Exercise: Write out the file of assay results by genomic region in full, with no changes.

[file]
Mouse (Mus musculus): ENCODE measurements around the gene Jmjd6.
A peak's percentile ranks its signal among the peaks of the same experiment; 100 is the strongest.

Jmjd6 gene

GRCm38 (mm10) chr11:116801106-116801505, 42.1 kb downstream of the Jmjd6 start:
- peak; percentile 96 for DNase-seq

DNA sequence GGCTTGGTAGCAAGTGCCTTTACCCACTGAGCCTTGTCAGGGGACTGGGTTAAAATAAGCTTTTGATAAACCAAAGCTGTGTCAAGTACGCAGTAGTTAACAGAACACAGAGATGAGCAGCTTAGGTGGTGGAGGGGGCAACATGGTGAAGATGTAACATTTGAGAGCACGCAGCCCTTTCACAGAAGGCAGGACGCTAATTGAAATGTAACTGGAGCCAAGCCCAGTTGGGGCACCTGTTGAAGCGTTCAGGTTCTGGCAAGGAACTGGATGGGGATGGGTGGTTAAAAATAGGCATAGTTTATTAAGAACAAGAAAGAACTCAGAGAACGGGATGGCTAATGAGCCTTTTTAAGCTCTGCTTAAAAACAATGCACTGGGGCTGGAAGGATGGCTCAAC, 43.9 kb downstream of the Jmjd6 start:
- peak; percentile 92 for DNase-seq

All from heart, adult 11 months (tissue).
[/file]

Mouse (Mus musculus): ENCODE measurements around the gene Jmjd6.
A peak's percentile ranks its signal among the peaks of the same experiment; 100 is the strongest.

Jmjd6 gene

GRCm38 (mm10) chr11:116801106-116801505, 42.1 kb downstream of the Jmjd6 start:
- peak; percentile 96 for DNase-seq

DNA sequence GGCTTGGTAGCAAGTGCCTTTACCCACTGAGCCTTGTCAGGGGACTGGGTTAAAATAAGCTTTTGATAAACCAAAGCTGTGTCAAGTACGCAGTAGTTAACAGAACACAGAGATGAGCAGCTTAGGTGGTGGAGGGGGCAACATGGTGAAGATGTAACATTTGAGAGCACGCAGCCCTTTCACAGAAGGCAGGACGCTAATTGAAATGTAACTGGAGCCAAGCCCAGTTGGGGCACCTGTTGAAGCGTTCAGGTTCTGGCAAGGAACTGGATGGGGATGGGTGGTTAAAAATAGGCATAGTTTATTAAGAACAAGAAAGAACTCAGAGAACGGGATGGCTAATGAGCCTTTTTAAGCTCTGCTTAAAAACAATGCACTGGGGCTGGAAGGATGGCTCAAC, 43.9 kb downstream of the Jmjd6 start:
- peak; percentile 92 for DNase-seq

All from heart, adult 11 months (tissue).